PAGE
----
Dec 19, 2019

Epstein surveillance video taken during first suicide attempt missing

Jeffrey Epstein. Photo: Rick Friedman/Getty Images

Prosecutors told a court Wednesday that surveillance footage recorded at the time of Jeffrey Epstein’s first apparent suicide attempt inside Manhattan's Metropolitan Correctional Center has gone missing, the New York Daily News first reported.

Details: The revelation of the missing footage captured outside Epstein's cell emerged during a New York hearing of accused quadruple murderer Nick Tartaglione, who shared a cell with the convicted sex offender.

  • Tartaglione’s lawyer told the White Plains District Court that he had asked for the footage to be preserved to show that Tartaglione had behaved "appropriately and even admirably" on the night of the incident on July 23, per the New York Post.
  • The presiding judge "asked the government to look further into what happened to the footage," the Daily News notes.

The big picture: Epstein's death in one of the most secure jails in the U.S. has sparked criminal charges against the guards monitoring him.

  • Attorney General Bill Bar has said that Epstein's death was the result of "a perfect storm of screw-ups."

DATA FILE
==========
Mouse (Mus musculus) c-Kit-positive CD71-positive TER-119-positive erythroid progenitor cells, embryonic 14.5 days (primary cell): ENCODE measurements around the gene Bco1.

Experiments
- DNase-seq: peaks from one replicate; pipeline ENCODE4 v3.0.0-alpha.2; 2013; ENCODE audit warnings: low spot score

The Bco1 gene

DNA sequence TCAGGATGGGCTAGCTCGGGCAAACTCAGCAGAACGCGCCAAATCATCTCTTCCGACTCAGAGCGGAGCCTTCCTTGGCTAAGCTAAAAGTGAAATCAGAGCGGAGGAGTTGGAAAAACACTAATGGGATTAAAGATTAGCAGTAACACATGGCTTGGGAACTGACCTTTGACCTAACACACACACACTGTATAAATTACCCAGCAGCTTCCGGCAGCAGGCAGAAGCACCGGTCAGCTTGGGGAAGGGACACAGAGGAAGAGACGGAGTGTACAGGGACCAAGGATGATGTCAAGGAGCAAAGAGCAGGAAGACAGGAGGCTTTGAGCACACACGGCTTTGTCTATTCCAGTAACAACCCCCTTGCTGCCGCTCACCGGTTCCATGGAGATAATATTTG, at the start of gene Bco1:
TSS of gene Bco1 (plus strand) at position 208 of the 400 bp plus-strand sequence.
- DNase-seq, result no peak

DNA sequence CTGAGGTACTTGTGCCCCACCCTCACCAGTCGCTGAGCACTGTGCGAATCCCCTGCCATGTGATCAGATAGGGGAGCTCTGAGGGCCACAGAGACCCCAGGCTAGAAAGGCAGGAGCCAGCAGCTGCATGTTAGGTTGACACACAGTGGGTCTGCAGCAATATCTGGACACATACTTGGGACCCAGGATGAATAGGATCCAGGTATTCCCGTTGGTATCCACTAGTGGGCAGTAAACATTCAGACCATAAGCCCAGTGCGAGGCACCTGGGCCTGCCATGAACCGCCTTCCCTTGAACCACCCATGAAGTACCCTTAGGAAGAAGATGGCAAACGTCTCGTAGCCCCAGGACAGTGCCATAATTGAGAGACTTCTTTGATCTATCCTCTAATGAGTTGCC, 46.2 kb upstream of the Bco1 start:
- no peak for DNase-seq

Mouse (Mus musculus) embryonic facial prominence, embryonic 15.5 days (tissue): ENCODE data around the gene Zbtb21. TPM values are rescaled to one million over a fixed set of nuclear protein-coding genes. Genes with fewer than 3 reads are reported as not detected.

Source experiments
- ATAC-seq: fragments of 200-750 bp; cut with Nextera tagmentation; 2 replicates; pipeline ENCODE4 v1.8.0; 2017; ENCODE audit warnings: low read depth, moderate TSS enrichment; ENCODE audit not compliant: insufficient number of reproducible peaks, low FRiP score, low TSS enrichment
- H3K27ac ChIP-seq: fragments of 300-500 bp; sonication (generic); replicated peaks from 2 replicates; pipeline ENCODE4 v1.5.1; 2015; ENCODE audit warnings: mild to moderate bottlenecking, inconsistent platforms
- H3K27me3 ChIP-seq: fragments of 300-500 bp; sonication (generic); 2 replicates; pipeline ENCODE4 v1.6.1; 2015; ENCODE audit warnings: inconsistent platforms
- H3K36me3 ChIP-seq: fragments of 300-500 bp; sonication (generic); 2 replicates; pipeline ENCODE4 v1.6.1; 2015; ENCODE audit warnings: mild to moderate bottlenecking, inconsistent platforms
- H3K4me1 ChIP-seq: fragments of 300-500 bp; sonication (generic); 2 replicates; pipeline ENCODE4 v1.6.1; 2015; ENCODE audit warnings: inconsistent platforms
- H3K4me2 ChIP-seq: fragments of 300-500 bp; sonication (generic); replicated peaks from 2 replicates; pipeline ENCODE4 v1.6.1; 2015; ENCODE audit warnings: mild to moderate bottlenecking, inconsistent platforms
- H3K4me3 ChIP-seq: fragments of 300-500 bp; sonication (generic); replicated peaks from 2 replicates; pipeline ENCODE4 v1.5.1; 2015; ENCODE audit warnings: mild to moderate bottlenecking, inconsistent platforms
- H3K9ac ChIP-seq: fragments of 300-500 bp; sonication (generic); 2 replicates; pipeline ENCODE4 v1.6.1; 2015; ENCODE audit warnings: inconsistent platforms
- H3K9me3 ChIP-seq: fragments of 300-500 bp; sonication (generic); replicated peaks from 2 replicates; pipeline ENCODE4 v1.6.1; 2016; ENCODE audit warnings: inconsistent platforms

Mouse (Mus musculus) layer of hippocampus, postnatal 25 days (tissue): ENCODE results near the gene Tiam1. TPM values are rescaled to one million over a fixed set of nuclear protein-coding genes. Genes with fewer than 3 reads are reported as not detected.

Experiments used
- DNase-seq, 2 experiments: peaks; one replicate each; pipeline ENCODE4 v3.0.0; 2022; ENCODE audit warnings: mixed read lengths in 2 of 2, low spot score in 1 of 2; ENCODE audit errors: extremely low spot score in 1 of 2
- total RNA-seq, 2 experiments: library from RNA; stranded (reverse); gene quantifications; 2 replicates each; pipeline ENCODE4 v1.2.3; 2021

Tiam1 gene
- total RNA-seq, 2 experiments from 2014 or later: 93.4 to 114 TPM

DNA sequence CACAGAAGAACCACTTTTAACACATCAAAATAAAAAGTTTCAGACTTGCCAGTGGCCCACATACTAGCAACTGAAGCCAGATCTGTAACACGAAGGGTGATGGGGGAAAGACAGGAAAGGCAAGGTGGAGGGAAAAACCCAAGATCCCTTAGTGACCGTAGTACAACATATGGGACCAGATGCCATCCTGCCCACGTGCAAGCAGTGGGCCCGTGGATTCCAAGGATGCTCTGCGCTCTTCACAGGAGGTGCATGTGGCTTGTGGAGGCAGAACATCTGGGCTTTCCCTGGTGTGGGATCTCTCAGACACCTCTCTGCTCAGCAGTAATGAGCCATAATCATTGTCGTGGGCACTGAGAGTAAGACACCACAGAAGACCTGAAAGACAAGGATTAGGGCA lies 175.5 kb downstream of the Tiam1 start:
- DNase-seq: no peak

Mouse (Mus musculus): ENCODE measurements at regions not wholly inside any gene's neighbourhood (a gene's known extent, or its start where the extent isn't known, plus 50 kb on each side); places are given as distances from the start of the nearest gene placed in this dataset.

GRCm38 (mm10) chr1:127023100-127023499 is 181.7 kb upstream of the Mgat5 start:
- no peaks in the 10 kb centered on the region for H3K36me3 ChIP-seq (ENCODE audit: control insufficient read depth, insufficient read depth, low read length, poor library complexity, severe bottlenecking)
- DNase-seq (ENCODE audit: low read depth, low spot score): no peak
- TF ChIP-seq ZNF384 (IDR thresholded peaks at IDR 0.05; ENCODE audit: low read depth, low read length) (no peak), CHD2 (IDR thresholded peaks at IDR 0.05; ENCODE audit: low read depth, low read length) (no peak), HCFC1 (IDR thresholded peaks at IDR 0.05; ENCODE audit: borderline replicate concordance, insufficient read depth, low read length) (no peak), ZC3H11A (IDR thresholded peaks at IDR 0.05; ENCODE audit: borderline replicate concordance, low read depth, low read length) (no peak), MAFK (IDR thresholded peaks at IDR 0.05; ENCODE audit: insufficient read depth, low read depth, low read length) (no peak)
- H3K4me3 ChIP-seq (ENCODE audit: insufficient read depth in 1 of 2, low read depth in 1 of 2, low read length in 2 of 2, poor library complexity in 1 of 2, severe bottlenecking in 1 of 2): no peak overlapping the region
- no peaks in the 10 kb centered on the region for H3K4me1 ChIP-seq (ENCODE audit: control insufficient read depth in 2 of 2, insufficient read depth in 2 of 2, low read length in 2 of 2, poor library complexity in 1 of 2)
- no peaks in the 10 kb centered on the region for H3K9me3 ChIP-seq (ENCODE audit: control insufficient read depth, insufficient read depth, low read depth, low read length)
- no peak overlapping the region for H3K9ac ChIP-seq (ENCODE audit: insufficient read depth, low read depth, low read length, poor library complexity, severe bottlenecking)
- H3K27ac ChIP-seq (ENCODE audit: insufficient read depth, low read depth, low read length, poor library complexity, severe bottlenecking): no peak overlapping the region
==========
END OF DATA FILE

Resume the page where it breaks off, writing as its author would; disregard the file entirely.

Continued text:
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MIT puts tenured professor on paid leave over Jeffrey Epstein gifts

Illustration: Sarah Grillo/Axios

MIT announced Friday that mechanical engineering professor Seth Lloyd was placed on paid administrative leave following the school's review into donations it received from convicted sex offender Jeffrey Epstein.

By the numbers: MIT found that Epstein made 10 separate gifts to the school totaling $850,000 from 2002 to 2017. Nine of those donations were made after Epstein's 2008 conviction, including $225,000 to Lloyd and $525,000 to the MIT Media Lab.

Go deeperArrowJan 10, 2020

MIT investigation reveals Epstein-related loophole

Illustration: Sarah Grillo/Axios

"Swap donations with someone else’s foundation." That was a suggestion from the then-director of the MIT Media Lab, Joi Ito — his proposed solution to the problem of accepting donations from convicted sex offender Jeffrey Epstein.

Why it matters: Ito's proposed solution seems to have worked. Epstein took credit for millions of donations to the Media Lab from Bill Gates and Leon Black — and even after a four-month investigation by law firm Goodwin Procter, there have been no findings that anything was amiss with any of those donations.

Go deeperArrowJan 10, 2020

Dueling claims between MIT's Epstein investigator and Leon Black

Illustration: Sarah Grillo/Axios

Last Friday, MIT released an unredacted version of the 61-page report by law firm Goodwin Procter into Jeffrey Epstein's donations to the university.

What's new: There is a dispute as to the cooperation of Apollo Global Management CEO Leon Black, a onetime Epstein client who in 2014 made an anonymous $5 million donation to MIT which Epstein claimed to have arranged.

Go deeperArrowJan 15, 2020